Wednesday, 14 May 2014

Easy (Contours Of the Heart #1) by Tammara Webber





TW: Attempted Rape, Mentions of Rape

Disclosure time: I have been meaning to read this story for a long time now. I finally decided to do it between some ARCs, and guess what?
Things weren't as smooth as I thought they would be.

This story has so many issues in it, that I don't even know where to start.
For most of its length I had a hard time reading it, and believing it. The characters don't feel university old, and adult enough. Also their behaviour will probably jar most readers since they tend to read as stereotyped clichés.
However the last part of story deserves at least a solid three star rating. So, how to rate a story with  mostly downs and some ups?

My biggest issue with it is that this was supposed to accompany the life of a student who starts the story as the victim of an attempted rape.
First of all, this is how the story basically starts. With Jacqueline's assault...
To start a story with a scene like that can be tricky. Especially when it's used to, let's say, present the characters to one another.  Lucas is given the role of white knight, just like this was a different type of story.

I guess, as women, we all have been ingrained with_ probably since birth _ certain basically self protection behaviour. 
Also, as our educational level increases and we become familiarised with all the things that could happen to us, a level of healthy paranoia tends to install itself in our minds.

That's why one of my biggest issues with this story basically arises after Lucas rescues Jacqueline.
He insists on driving her home which is very kind of him, but she doesn't know him, and she almost got raped.

Then there's the point that will mostly divide readers:
The way Jacqueline reacts to the assault.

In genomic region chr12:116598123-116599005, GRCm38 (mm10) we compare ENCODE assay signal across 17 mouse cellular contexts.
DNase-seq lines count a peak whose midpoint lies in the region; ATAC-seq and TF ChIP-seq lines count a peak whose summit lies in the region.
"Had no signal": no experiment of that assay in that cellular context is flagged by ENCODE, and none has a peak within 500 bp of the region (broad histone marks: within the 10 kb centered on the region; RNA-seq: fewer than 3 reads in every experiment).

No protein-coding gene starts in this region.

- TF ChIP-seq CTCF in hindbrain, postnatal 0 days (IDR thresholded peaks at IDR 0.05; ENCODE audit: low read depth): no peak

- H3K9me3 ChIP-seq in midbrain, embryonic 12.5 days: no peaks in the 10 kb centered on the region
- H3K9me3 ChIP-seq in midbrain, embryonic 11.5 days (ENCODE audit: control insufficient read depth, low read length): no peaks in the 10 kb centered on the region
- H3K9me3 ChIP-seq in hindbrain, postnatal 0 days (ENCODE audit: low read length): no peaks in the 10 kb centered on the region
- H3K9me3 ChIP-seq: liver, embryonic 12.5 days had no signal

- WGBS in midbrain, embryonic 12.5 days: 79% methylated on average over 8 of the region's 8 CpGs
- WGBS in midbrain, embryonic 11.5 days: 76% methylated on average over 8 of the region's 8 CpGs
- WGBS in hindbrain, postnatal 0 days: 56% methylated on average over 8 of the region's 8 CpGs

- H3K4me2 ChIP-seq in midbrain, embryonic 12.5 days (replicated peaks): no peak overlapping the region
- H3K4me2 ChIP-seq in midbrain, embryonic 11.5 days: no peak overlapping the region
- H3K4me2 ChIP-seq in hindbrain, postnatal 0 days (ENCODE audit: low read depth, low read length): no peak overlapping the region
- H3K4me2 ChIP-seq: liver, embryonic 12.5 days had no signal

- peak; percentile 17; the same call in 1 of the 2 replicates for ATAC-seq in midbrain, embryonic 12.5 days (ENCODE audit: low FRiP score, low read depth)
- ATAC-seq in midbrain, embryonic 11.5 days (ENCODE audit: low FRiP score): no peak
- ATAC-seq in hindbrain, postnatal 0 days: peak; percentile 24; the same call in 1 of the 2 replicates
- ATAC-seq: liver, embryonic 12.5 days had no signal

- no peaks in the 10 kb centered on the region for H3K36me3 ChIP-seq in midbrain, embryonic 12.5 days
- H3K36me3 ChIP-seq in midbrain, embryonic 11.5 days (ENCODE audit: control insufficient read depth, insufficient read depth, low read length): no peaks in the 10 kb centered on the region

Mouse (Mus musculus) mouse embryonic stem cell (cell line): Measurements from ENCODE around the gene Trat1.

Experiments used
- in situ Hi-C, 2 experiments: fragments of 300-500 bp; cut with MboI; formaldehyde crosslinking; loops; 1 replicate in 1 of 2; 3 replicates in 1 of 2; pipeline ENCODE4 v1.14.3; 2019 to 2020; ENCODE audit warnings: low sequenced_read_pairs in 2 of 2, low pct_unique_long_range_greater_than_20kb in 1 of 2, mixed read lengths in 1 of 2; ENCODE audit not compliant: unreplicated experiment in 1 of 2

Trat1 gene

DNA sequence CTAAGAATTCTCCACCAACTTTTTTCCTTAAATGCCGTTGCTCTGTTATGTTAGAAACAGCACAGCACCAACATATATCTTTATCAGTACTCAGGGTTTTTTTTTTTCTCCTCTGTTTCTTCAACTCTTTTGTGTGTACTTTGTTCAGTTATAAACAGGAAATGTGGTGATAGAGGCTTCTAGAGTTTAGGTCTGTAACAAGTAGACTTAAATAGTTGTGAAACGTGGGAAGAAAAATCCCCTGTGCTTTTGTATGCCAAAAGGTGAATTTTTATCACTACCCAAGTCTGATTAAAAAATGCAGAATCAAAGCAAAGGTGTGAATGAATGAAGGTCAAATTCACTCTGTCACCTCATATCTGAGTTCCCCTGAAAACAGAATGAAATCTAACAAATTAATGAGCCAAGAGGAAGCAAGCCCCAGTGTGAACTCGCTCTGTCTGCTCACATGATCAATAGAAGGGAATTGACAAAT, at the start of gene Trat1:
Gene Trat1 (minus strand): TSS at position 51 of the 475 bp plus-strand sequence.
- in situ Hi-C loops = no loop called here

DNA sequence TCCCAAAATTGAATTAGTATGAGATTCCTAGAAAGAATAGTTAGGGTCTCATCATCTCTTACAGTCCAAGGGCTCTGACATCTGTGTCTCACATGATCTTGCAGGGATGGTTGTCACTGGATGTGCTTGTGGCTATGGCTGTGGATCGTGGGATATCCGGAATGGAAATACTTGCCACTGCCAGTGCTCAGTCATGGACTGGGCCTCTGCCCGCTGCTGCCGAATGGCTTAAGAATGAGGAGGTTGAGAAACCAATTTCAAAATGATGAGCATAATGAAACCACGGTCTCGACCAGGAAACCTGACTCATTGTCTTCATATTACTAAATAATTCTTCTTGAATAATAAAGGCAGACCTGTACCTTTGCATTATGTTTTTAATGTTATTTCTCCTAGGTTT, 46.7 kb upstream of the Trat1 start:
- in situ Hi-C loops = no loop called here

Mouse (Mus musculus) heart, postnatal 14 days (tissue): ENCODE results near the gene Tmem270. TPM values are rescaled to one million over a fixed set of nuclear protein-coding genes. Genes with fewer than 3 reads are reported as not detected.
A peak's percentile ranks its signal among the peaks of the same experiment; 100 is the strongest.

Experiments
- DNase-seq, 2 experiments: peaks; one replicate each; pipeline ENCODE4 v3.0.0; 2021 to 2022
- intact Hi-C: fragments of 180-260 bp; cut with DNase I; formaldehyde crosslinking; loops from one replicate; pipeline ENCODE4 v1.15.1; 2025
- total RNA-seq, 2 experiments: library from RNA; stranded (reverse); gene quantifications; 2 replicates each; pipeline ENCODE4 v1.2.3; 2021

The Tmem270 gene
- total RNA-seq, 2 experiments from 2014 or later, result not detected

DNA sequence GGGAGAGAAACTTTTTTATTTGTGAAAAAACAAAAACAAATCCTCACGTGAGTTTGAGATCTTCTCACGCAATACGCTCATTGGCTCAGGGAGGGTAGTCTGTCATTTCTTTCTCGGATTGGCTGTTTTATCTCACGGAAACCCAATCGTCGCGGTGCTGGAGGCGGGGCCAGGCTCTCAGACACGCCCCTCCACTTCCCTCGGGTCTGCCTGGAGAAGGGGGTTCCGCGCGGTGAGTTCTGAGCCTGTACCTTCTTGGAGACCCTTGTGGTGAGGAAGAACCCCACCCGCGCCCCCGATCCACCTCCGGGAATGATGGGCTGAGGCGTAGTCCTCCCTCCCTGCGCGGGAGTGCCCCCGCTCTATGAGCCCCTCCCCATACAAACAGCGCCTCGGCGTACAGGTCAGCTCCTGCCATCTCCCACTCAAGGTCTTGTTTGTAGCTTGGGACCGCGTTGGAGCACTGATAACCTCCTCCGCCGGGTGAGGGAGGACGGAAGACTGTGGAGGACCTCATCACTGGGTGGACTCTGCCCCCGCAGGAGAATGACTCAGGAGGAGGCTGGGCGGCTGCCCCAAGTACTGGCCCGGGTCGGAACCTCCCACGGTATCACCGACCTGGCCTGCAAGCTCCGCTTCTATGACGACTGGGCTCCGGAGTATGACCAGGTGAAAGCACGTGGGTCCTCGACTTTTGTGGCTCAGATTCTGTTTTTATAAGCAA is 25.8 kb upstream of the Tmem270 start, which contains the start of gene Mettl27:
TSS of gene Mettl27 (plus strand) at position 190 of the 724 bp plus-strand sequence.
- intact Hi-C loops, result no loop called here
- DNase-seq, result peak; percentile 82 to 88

I'll respect the fact that we aren't automatons, and that everyone reacts their own way.
Jacqueline continues living her life as if nothing has happened, and if this happens in real life, _yes, people block bad things that happen to them _ the thing is, we're reading a fictionalized story, and most people won't understand this. People won't understand that in the following day, Jacqueline concerns seem to be only directed to the presence of her ex-boyfriend in class.

Rape, attempted rape, abuse, violence..
All of this continues alive in our days, and epidemic as ever. And I'm afraid that texts that tell these kind of stories in such a dispassionate way _as the way the author chose to do it _  belittles most victims' reactions.

I also found problematic the way Jacqueline and Lucas get involved.
It was too quickly done.
If there hadn't been a rape attempt, okay, fine, all would be good, but as it was told; once again I felt that this doesn't take into consideration most victims way of reacting.

I wanted this book to be about a victim's way of dealing with such a situation. Yes, she could fall in love, but things couldn't be as easily done _on an emotional level _ as before an attempted rape.

I couldn't understand and believe the easy way Jacqueline gets back to her normal routine, and the way she gets involved with Lucas.

The writing is fast paced, but could use another editing process. It could use a level up grammatically, so that the characters didn't feel so much like "high schoolers"
"The room had almost cleared, the guy from the back row included. I felt a stab of irrational disappointment. So he’d stared at me in class—big deal. Maybe he was just bored. Or easily distracted."
Regarding Lucas...
I'm afraid that the dark, brooding, mysterious stranger/saviour characterization with which the author presents him to us, clashes a little _ in the beginning _ with this type of story.